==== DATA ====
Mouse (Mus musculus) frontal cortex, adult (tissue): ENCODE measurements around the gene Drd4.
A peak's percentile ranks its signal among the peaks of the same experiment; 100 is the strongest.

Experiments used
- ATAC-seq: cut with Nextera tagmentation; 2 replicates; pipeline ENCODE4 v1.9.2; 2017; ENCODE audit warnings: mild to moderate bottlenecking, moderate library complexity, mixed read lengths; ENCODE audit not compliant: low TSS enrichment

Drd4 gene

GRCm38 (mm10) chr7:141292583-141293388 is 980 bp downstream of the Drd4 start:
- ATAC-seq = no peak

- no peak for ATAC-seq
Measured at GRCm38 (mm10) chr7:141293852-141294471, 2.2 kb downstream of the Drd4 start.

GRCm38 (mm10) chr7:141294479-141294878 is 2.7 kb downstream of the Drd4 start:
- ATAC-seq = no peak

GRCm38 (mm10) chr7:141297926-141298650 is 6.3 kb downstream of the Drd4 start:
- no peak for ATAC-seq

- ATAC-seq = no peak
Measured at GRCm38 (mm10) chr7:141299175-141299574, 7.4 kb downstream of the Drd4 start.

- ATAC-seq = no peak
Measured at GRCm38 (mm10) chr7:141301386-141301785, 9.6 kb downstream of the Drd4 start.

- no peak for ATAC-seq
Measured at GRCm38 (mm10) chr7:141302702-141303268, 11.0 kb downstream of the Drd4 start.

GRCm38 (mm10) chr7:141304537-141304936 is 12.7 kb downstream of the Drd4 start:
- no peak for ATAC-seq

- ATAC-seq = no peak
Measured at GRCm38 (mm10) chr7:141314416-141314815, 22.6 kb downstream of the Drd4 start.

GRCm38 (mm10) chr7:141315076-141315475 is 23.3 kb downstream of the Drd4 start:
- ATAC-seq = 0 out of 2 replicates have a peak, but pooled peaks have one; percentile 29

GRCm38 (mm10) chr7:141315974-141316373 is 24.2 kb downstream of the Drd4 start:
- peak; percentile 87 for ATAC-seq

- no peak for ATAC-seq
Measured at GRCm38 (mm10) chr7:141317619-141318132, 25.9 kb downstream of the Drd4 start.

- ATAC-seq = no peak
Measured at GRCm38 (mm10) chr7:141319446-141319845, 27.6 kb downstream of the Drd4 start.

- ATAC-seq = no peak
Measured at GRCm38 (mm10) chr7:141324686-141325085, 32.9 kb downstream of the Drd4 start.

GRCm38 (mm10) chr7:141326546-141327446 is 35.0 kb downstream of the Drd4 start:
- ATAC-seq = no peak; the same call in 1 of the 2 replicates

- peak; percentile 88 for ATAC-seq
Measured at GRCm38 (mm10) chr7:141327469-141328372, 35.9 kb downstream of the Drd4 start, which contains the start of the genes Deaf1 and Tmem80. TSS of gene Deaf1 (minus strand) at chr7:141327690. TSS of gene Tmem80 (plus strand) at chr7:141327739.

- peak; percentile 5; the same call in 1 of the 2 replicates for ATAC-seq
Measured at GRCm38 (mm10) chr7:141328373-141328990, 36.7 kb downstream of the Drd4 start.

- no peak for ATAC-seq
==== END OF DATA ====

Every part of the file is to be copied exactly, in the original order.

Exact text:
Mouse (Mus musculus) frontal cortex, adult (tissue): ENCODE measurements around the gene Drd4.
A peak's percentile ranks its signal among the peaks of the same experiment; 100 is the strongest.

Experiments used
- ATAC-seq: cut with Nextera tagmentation; 2 replicates; pipeline ENCODE4 v1.9.2; 2017; ENCODE audit warnings: mild to moderate bottlenecking, moderate library complexity, mixed read lengths; ENCODE audit not compliant: low TSS enrichment

Drd4 gene

GRCm38 (mm10) chr7:141292583-141293388 is 980 bp downstream of the Drd4 start:
- ATAC-seq = no peak

- no peak for ATAC-seq
Measured at GRCm38 (mm10) chr7:141293852-141294471, 2.2 kb downstream of the Drd4 start.

GRCm38 (mm10) chr7:141294479-141294878 is 2.7 kb downstream of the Drd4 start:
- ATAC-seq = no peak

GRCm38 (mm10) chr7:141297926-141298650 is 6.3 kb downstream of the Drd4 start:
- no peak for ATAC-seq

- ATAC-seq = no peak
Measured at GRCm38 (mm10) chr7:141299175-141299574, 7.4 kb downstream of the Drd4 start.

- ATAC-seq = no peak
Measured at GRCm38 (mm10) chr7:141301386-141301785, 9.6 kb downstream of the Drd4 start.

- no peak for ATAC-seq
Measured at GRCm38 (mm10) chr7:141302702-141303268, 11.0 kb downstream of the Drd4 start.

GRCm38 (mm10) chr7:141304537-141304936 is 12.7 kb downstream of the Drd4 start:
- no peak for ATAC-seq

- ATAC-seq = no peak
Measured at GRCm38 (mm10) chr7:141314416-141314815, 22.6 kb downstream of the Drd4 start.

GRCm38 (mm10) chr7:141315076-141315475 is 23.3 kb downstream of the Drd4 start:
- ATAC-seq = 0 out of 2 replicates have a peak, but pooled peaks have one; percentile 29

GRCm38 (mm10) chr7:141315974-141316373 is 24.2 kb downstream of the Drd4 start:
- peak; percentile 87 for ATAC-seq

- no peak for ATAC-seq
Measured at GRCm38 (mm10) chr7:141317619-141318132, 25.9 kb downstream of the Drd4 start.

- ATAC-seq = no peak
Measured at GRCm38 (mm10) chr7:141319446-141319845, 27.6 kb downstream of the Drd4 start.

- ATAC-seq = no peak
Measured at GRCm38 (mm10) chr7:141324686-141325085, 32.9 kb downstream of the Drd4 start.

GRCm38 (mm10) chr7:141326546-141327446 is 35.0 kb downstream of the Drd4 start:
- ATAC-seq = no peak; the same call in 1 of the 2 replicates

- peak; percentile 88 for ATAC-seq
Measured at GRCm38 (mm10) chr7:141327469-141328372, 35.9 kb downstream of the Drd4 start, which contains the start of the genes Deaf1 and Tmem80. TSS of gene Deaf1 (minus strand) at chr7:141327690. TSS of gene Tmem80 (plus strand) at chr7:141327739.

- peak; percentile 5; the same call in 1 of the 2 replicates for ATAC-seq
Measured at GRCm38 (mm10) chr7:141328373-141328990, 36.7 kb downstream of the Drd4 start.

- no peak for ATAC-seq